A few will appeal to Christians on the basis of Old Testament passages appealing to the way we treat the stranger and alien, but it is no good in a question of justice, since the assumption seems to be that these persons were in the land with the legal permission of the nation. The ancient world had immigration laws as well, and in fact, deportation of the modern American state is kind in comparison.
The nature of justice
Justice, in short demands deportation, and yet the above is not necessarily the end of the story, but before moving on, the central issue is how do we define justice. The above illustrates the problem of the modern understanding of justice, because justice is, before all else, the punisher of the malefactor and the criminal, even if those crimes are those that our humanity shrinks from punishing. As the Old Testament reminds us, no one hates the thief that steals his daily bread, but he will still repay four-fold (the penalty for theft under the Old Testament law). Justice cannot be partial to the circumstances of the parties involved, doing so is fundamentally unjust. Therefore, one cannot use justice as a means to absolve criminals of guilt. We cannot take in discussions of justice someone’s circumstances into account, it is the individuals actions and their culpability that is the fundamental issue. Moderns are so eager to speak of their rights, they try to use justice to eliminate their own guilt. And yet, just because a police officer might have bigger crimes to deal with than writing a speeing ticket to me, it does not follow that I can claim the ticket is an injustice.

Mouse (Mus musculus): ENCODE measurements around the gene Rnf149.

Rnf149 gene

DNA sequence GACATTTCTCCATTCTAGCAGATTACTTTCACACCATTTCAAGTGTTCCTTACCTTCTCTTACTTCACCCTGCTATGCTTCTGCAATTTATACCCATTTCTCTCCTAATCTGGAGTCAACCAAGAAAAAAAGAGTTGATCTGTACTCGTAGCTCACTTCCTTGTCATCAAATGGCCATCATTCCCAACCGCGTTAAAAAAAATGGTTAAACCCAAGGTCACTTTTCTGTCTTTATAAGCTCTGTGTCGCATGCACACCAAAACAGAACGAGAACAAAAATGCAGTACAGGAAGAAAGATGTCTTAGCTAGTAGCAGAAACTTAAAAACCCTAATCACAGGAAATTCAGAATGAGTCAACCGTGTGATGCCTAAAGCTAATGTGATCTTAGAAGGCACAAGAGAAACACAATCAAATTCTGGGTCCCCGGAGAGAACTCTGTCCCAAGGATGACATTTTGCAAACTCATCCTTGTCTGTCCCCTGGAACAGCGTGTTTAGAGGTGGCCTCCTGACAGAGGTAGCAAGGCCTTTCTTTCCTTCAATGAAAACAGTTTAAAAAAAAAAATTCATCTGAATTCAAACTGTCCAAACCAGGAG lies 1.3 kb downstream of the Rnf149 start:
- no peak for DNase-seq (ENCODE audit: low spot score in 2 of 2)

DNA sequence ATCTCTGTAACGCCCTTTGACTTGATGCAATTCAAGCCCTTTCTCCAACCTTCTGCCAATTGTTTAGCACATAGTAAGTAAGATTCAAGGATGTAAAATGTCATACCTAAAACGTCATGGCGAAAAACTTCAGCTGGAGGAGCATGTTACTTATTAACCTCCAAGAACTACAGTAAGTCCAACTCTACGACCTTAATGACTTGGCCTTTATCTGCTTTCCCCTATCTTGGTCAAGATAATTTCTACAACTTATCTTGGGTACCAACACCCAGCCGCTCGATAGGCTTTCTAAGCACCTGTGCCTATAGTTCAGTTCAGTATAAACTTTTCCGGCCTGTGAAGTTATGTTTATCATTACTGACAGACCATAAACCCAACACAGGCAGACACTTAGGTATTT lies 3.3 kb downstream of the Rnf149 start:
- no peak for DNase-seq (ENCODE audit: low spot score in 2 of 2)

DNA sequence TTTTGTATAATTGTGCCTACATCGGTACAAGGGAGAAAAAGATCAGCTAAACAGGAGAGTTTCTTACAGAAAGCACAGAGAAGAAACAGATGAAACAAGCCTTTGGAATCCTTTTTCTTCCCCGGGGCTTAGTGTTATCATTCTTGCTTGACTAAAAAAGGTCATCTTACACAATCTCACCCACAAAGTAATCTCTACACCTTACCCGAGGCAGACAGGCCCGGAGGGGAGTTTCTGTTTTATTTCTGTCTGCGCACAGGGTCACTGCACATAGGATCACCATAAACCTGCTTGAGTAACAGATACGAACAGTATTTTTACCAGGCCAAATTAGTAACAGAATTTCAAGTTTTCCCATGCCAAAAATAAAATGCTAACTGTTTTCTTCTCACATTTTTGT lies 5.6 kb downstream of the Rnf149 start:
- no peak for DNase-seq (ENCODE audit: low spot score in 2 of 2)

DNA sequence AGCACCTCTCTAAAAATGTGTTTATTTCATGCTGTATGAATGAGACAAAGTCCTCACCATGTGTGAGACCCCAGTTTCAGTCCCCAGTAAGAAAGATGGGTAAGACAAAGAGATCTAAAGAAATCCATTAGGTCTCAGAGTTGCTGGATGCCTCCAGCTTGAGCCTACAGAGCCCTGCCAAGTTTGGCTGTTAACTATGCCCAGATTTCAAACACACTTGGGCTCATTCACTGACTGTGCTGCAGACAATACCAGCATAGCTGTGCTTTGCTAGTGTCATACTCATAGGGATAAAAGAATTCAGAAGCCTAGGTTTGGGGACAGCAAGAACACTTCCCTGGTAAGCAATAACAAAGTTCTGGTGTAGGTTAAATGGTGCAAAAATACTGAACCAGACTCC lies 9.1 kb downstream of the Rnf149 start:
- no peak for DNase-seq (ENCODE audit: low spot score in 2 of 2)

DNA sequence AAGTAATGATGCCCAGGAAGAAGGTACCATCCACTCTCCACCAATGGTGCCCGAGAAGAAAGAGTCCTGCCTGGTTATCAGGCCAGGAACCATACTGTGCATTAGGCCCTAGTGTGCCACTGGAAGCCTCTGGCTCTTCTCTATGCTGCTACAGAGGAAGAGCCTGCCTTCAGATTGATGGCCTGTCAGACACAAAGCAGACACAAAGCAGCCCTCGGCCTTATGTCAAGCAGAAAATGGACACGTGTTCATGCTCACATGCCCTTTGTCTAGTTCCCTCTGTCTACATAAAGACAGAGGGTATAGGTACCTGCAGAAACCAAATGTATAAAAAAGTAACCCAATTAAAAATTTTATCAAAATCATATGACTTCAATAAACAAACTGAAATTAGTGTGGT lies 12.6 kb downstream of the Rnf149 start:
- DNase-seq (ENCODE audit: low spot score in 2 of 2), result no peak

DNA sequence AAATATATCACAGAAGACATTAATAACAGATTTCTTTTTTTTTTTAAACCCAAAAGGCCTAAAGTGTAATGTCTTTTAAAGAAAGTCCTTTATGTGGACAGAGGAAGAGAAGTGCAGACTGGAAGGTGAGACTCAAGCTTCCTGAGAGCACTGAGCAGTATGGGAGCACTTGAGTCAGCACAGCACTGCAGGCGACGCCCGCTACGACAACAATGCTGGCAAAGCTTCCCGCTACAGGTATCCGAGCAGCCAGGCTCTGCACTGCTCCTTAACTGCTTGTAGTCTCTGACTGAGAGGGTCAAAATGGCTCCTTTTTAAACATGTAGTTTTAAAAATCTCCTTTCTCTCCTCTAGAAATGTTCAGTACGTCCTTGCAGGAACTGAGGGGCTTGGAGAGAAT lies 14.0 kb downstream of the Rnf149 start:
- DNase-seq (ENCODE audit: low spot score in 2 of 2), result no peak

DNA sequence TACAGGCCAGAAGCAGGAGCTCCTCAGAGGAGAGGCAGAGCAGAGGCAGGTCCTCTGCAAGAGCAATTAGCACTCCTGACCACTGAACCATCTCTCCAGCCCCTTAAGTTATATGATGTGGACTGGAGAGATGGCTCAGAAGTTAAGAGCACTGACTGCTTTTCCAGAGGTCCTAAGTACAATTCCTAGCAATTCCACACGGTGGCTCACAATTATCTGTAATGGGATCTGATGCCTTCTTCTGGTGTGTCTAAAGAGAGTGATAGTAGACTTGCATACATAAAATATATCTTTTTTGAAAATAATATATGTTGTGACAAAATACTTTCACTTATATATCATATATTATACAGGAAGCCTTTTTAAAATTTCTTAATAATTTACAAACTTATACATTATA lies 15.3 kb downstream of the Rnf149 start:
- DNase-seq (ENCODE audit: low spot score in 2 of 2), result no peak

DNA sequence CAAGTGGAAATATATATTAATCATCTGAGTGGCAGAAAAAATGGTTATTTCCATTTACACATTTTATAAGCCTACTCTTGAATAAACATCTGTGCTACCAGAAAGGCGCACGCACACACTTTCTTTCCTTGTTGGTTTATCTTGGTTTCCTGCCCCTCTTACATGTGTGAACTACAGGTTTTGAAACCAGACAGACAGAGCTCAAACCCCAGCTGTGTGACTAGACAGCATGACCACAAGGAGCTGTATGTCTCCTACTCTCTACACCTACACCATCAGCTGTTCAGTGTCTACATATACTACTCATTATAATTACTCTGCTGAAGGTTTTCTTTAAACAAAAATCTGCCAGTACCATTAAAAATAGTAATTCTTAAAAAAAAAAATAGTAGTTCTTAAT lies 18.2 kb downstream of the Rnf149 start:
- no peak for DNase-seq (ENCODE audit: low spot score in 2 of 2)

The Desire for Mercy
And yet, if the above seems harsh, it is not the final answer, unless our appeal is to justice and social justice alone; it should not be. Social justice demands deportation; but the law, of course, allows for unjust outcomes. For example, the president is given, in the Constitution, the authority to pardon or commute the sentences of criminals, to show mercy ather than justice. Immigration is a big issue, and another blanket amnesty seems unwise. And yet, we live in a country that has refused for decades to enforce its immigration rules. One might suggest, then, if we have ignored the justice of law, and let people settle into lives for decades, mercy should be substituted for justice, at least in some cases and to some degree. I am not in a position to discuss a fully developed immigration policy, but for dreamers who have assimilated to American society, learned English, are employed and not living off of the American social safety net, it is reasonable (and I believe Christian) to consider issuing visas and allowing them to pursue American citizenship; at least for those asking for mercy rather than making arrogant demands (since mercy is often predicated on confession and repentance). Further discussion of course is needed (for example recompense for using a stolen social security number, whether there are necessary “works meet for repentance,” or fines required), but these are questions that frankly should be taken up by congress, not an apologist or theologian. Yet, in a nutshell this makes my point, sometimes it’s not justice we want, but mercy and forgiveness for crimes committed in the past.
After all, as a Christian, I myself acknowledge that I am a fugitive from justice, the righteous justice of God, in fact, demands my punishment. I cannot use my circumstances to justify myself, I have still engaged in the violation of God’s law. I should be less concerned about the sins of others not because they are not heinous, but because if God is just, I will answer for my sins, and not theirs. Nor can I proclaim innocence, no him an who has any introspective sense of himself or herself can do so. And yet, I turned to Christ, because He offers me mercy, instead. This in fact is the very essence of the faith, God provided Himself a sacrifice to give mercy to the unjust.